Advanced Research Experiences
Who is eligible to participate?
- citizens and permanent residents of the US or its possessions
- rising fourth-year (senior) students when project begins; rising third-year students may also apply, but have lower priority
- declared major in earth science (or related field) degree program leading to a bachelor’s degree
- completed course prerequisites required by projects
- willing to complete independent study or senior capstone/thesis research based on Keck summer project
As a Keck Advanced research participant, you will be awarded:
- transportation to the project home institution
- transportation, housing, and meals during the summer project
- support for research expenses and analytical costs
- funding for travel, housing and meals to co-present your results with other project members at a professional meeting
- a $2,400 fellowship for your participation in the four-week summer and academic year research project; dispersed at the end of the summer project. In some exceptional circumstances (e.g., international projects), student fellowships might be reduced to help cover travel costs. Please see project descriptions for exceptions.
Expectations of Keck Advanced research participants:
- hard-working, intellectually curious, and passionate about earth science
- able to work independently and as part of a team
- contribute to a co-authored presentation at a professional meeting during following fall or spring
- continue to investigate your summer project during the following academic year, typically culminating in a senior capstone or thesis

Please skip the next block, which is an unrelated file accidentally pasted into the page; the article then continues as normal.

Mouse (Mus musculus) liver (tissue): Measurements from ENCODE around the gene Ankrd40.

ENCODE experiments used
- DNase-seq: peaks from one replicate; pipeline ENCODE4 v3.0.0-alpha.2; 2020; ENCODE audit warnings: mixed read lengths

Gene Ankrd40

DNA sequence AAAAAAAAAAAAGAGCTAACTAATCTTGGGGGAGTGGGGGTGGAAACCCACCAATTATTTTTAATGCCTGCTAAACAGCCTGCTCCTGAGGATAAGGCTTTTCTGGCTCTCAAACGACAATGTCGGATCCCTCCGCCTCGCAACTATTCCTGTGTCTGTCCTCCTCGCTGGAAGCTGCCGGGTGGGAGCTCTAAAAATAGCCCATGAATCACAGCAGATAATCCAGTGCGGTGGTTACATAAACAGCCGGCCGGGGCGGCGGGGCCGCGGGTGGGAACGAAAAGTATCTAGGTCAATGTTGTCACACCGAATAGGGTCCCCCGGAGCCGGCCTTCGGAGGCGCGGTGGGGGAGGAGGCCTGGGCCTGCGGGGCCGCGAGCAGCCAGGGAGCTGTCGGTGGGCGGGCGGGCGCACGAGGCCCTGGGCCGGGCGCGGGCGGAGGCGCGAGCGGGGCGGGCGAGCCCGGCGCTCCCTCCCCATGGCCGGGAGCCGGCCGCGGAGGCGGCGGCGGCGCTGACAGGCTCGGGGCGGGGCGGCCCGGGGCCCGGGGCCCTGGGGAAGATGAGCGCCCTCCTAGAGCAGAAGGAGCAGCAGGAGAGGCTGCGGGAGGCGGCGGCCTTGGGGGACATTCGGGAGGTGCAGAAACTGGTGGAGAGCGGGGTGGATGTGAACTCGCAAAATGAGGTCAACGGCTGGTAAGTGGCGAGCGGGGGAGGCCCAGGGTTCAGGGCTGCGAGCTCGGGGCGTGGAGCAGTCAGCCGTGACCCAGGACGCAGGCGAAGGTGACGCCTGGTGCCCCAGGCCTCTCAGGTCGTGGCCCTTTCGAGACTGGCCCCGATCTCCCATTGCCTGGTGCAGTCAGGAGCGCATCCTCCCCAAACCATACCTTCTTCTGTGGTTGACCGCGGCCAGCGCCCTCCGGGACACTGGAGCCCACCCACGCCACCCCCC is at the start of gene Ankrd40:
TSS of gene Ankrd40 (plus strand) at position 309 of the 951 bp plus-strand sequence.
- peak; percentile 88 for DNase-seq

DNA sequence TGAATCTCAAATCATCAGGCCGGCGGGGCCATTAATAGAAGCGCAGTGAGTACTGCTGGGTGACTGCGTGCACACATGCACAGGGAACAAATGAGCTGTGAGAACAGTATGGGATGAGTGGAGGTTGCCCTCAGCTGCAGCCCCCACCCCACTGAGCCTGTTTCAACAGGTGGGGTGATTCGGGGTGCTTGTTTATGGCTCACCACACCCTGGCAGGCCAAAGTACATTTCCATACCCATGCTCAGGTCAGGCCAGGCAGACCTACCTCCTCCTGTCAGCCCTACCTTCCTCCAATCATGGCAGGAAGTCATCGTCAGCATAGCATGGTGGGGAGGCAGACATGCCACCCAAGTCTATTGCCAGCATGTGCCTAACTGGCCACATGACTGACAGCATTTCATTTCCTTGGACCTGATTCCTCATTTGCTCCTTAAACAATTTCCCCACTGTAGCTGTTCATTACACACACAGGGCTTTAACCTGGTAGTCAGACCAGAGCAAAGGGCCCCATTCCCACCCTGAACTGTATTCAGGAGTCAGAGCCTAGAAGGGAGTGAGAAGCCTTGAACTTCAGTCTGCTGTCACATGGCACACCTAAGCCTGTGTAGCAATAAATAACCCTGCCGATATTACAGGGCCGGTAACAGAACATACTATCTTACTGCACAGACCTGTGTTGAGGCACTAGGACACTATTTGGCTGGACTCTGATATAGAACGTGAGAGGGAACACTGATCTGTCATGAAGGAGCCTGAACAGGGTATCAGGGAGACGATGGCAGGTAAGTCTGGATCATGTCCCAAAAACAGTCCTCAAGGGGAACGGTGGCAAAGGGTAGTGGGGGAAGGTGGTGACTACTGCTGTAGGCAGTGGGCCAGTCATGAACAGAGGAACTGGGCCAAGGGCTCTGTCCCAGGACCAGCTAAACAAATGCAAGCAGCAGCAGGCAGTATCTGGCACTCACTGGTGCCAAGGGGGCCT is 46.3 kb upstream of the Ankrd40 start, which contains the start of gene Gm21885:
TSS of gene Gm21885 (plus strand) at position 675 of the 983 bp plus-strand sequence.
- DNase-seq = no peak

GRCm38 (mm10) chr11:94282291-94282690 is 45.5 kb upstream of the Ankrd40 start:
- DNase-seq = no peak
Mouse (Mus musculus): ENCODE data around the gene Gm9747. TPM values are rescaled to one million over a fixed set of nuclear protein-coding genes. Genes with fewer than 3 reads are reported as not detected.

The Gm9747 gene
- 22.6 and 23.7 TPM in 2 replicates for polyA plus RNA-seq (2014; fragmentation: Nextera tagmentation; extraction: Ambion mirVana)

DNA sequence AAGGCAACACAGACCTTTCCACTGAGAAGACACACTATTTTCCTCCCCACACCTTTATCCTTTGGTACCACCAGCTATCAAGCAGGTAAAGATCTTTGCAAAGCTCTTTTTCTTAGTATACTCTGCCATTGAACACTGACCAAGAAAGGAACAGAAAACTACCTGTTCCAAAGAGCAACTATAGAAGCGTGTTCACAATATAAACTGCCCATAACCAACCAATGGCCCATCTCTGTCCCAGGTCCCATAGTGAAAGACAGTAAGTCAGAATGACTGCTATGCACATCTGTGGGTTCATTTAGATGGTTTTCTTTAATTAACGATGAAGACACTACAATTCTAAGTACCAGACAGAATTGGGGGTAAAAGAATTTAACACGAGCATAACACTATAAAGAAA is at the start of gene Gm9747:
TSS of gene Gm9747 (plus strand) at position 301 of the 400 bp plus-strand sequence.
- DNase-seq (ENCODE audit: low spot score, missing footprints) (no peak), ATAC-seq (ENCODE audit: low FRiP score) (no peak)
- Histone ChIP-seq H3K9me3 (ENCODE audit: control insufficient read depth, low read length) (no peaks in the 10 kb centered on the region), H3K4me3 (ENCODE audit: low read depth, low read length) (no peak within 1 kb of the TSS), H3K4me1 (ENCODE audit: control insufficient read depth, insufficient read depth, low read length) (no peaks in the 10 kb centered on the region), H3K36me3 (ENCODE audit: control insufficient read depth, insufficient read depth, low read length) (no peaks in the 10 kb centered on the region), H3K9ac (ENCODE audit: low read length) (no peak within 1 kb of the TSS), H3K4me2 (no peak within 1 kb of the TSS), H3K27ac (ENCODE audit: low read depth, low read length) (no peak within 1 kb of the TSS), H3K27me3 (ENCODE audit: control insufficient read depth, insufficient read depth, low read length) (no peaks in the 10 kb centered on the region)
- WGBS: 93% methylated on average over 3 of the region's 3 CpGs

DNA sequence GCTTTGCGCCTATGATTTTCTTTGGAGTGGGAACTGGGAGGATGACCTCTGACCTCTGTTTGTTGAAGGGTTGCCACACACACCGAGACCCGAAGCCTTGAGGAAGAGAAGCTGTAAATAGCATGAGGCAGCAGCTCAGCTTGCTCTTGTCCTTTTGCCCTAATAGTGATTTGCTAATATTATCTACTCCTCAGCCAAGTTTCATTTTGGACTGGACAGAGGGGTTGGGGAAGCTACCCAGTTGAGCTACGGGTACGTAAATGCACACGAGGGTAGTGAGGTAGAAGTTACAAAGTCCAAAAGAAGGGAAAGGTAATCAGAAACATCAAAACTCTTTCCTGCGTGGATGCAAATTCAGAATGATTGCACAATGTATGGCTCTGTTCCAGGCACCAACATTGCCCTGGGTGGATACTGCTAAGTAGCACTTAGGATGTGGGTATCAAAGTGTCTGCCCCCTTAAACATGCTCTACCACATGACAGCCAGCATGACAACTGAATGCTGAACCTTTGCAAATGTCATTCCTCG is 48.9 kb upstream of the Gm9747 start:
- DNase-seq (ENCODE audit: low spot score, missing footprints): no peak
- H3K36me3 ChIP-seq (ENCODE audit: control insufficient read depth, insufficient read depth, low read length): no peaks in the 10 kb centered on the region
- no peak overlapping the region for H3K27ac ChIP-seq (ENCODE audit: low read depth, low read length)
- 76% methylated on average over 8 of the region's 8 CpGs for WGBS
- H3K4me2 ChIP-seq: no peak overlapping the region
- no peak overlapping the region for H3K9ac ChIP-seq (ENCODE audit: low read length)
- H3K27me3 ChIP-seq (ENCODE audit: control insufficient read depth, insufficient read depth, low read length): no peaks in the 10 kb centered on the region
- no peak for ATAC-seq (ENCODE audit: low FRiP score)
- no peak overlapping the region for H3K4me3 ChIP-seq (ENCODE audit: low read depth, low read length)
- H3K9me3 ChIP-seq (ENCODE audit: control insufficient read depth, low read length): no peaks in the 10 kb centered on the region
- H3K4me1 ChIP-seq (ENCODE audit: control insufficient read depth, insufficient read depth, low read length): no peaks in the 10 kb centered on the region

- submit a Short Contribution (extended abstract) describing your research results in late spring
- complete project surveys and evaluations that are administered before, during, and after the summer project
- complete guided activities and self-reflections throughout the research experience
2024 Keck Projects Flyer (coming soon)
15 Feb: Applications due
15 Mar: Acceptance letters sent
2023-24 ADVANCED PROJECTS:
Young eyes on old rocks: Evaluating tectonic models for Neoarchean(?) basin formation in the metamorphic core of the Black Hills, South DakotaOverview: The crystalline core of the Black Hills of western South Dakota exposes Neoarchean and Paleoproterozoic plutonic and...
Integrated Stratigraphic and Paleoenvironmental Study of the Middle-Late Devonian Carbonate to Black Shale Transition in the Michigan BasinOverview: Devonian climate trends have long been studied within the context of biological change. For example, the End-Devonian...
Structural evolution of a segmented normal fault transfer zone, Sevier fault, southern Utah Overview: This five-student project focuses on the evolution of the Sevier normal fault zone in southern Utah, near Zion National Park. The Sevier normal fault, considered one...